With many clubs getting back to training, it’s the perfect opportunity to take a moment and make sure you have the right kit before you hit the oval. It is vital to wear good supportive football boots for any running-based change-of-direction athlete wanting to perform at their best and reduce injury risk. 

And when in doubt… Ask the experts. Physiotherapist Darcy Sharples and Musculoskeletal Physiotherapist Lauren Campbell, from the Optimal Health Lab, share a wealth of experience working with footballers from all levels of the game. Check out their tips and advice on what to look for in football boots and how to ensure you make it through the remainder of the season – injury free!

ASICS Football Boots

Start from the ground up!

Firstly, it is imperative to ensure your boots fit your feet correctly. It is equally important that the boots are appropriate for your foot type and picked with consideration of your past injury history; not simply picked for the best colour coordinating with your club colours.

A correctly fitted shoe helps with reducing the incidence of foot and ankle injury, as well as ensures good comfort while playing. 

A physiotherapist’s favourite is the ASICS football boots as they have great shoe architecture around the ankle and heel. The inbuilt shock absorption and 10mm heel lift help to take load off your joints, but they also reduce the load on your Achilles tendon and calf muscles (which is especially importantly if you’ve suffered from Sever’s Disease, calf tears or achilles tendinopathy in recent seasons). Lastly, an ASICS football boot also have different stud patterns appropriate for different turf and oval types to further optimise grip and control when running, kicking and changing direction.

Optimal Health Lab 

As important as football boots are, it is integral to ensure your body is well prepared for the rigours of your sport. The Physiotherapy team at the Optimal Health Lab are keen to share these little clinical gems of knowledge to reduce your risk of needing us… 

  1. Ensuring you have been engaging in lower limb strength programming to be prepared to run at high pace, change direction suddenly and control complicated landings. The key muscle groups are your quads, hamstrings, adductors, glutes and calves.

  2. Stability and endurance strength through your hip, lower back and pelvis (known as your lumbopelvic region for physios) are important for reducing injuries in these areas, but core strength is also great for tackling strength, keeping your feet in a tackle and controlling those complex movements involved with changing direction while kicking.

  3. Optimising your skills and quality of movement while jumping, hopping, and landing. This aids in improving how well you run, landing quality, and kicking. Along with a good football boot these skills have been proven to reduce the incidence of lower limb injuries such as ACLs, ankle sprains and hip/groin injuries.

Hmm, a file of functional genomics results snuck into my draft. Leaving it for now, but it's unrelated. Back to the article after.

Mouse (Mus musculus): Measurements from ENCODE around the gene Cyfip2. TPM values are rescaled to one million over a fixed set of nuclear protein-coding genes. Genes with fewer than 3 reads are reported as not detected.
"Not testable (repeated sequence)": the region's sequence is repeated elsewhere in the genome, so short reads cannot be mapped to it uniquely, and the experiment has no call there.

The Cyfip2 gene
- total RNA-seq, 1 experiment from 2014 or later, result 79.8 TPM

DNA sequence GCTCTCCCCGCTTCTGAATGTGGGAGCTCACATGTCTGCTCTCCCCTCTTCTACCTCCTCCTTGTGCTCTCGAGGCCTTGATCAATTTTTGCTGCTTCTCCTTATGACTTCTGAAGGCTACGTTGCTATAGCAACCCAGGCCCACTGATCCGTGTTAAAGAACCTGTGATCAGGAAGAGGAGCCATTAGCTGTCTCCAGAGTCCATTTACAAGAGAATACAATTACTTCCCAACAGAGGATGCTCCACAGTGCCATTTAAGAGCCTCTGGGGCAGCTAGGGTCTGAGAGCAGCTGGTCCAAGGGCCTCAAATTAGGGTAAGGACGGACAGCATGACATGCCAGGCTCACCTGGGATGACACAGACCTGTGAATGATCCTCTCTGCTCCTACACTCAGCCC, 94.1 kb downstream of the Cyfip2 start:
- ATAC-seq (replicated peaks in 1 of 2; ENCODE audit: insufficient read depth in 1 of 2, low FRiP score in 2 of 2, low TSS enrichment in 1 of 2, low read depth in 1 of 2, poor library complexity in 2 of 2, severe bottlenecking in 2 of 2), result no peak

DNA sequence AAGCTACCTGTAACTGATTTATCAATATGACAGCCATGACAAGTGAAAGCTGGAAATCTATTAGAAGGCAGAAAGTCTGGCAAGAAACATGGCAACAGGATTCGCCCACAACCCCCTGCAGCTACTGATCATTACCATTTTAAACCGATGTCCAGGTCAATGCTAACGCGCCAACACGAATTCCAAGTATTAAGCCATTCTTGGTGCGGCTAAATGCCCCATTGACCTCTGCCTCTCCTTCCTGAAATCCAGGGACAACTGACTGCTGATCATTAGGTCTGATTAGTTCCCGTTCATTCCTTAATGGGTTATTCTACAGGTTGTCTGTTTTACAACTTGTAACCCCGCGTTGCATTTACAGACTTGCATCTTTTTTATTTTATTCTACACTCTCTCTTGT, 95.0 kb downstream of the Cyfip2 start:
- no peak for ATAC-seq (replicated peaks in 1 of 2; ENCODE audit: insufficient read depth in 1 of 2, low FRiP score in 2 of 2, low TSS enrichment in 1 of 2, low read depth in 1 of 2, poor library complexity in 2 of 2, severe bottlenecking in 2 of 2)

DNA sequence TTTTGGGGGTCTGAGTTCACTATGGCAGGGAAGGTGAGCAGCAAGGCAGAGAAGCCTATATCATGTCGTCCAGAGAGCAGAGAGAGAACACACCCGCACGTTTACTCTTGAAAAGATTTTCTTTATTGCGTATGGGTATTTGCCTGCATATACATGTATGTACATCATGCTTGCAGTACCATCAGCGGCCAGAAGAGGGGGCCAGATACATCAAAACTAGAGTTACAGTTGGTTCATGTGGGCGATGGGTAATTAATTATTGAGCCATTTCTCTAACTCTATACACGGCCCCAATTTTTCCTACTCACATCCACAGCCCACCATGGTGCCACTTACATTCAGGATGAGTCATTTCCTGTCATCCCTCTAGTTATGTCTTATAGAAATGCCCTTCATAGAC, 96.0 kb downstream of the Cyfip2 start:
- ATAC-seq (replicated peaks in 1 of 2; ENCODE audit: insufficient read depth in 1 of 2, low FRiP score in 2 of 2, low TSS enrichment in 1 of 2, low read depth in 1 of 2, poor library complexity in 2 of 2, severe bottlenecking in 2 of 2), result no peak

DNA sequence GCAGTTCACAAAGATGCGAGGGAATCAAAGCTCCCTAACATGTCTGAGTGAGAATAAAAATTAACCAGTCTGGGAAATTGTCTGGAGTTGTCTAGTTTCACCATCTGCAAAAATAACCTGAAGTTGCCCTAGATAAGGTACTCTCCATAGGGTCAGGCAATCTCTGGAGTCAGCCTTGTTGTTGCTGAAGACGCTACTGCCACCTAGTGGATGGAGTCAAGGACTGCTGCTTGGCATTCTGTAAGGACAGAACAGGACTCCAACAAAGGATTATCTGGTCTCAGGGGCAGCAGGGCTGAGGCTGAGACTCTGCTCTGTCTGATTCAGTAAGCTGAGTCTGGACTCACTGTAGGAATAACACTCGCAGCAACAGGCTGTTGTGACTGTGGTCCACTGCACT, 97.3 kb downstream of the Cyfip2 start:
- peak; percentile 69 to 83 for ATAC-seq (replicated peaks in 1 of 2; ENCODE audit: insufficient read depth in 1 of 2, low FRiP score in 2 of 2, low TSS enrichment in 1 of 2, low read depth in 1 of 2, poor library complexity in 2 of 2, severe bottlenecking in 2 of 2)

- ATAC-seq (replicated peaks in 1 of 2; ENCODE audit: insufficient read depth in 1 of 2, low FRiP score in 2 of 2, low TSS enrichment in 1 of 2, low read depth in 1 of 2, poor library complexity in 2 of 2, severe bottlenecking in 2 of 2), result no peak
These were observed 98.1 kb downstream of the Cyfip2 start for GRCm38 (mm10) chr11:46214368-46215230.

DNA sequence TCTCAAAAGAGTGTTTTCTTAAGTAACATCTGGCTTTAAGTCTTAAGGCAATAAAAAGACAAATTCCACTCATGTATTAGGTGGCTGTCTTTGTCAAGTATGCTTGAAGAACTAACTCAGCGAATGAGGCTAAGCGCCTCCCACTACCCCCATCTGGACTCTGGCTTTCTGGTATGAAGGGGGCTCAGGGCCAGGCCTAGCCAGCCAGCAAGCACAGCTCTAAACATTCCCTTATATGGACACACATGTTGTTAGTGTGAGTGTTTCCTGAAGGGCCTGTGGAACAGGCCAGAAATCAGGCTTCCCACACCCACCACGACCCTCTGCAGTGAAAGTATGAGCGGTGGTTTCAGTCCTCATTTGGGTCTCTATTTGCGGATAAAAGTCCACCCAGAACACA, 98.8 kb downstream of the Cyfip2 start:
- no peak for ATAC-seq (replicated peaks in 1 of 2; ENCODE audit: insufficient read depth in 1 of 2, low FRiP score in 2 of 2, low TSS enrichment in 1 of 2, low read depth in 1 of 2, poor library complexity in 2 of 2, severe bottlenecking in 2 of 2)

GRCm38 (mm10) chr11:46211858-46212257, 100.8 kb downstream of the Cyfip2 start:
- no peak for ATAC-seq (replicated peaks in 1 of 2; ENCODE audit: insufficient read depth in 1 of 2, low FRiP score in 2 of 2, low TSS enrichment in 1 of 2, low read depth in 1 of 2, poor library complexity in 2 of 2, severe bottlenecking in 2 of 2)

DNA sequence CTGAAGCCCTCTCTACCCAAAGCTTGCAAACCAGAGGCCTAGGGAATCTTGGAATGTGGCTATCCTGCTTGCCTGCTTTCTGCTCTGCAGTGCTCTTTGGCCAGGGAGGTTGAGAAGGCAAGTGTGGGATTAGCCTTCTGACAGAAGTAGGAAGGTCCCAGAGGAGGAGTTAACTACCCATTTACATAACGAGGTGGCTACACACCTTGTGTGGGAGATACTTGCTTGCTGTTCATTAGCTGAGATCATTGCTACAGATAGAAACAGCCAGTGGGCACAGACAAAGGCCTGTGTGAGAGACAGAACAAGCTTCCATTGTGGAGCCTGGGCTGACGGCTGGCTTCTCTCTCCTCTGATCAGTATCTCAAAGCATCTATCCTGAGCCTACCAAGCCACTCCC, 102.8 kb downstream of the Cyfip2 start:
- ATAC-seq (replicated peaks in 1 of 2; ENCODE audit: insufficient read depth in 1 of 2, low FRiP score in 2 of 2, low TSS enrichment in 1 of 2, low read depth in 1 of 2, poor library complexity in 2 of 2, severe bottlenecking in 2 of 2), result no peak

4. Ensuring good conditioning in preparation for the upcoming season is incredible importance, but realistically COVID-19 restrictions forced everyone into more isolated and solo training schedules (often in smaller spaces too). We highly recommend you gradually build back up your fitness if you didn’t continue to train (in whatever way you could) during the restrictions period.

  5. Warm up is an underappreciated part of performing at our best. A designated time of roughly 15min is minimal to get yourself ready to perform and reduce your injury risk. A warm up should focus on and include dynamic stretching, muscle activation warm up exercises, progressive running drills and some key football skills like kicking/ handballing/ tackling. Gone are the days of only stretching to ‘warm up’.

  6. Recovery is essential to help reduce the incidence of injury and ensure you are ready to train for football/ other sports in the days after. Following any sport you should engage in a 15-30min cool down. This ideally consists of light jogging, gentle stretching, foam-rolling and icing, and then rehydrated and refuelling.

Physio's guide to Football Boots

In summary, combining appropriate footwear, strength and conditioning, a good warm up and cool down aids in reducing injuries in the lower limb to help keep you on the park for longer.

Choosing appropriate football boots and ensuring you are engaging in individualised injury prevention techniques are of the best ways to keep yourself fit and healthy when playing sport. Physiotherapists are great people to get into contact with to help with this. Get in contact with us or your local physiotherapist if you need more information specific to you.


Lauren Campbell
Optimal Health Lab Director/ Musculoskeletal Physiotherapist

Darcy Sharples
Physiotherapy/ Head Physio at Lower Plenty Football Club

You can book in to see Lauren, Darcy and team at Optimal Health Lab HERE or give them a call on 03 9431 5955.


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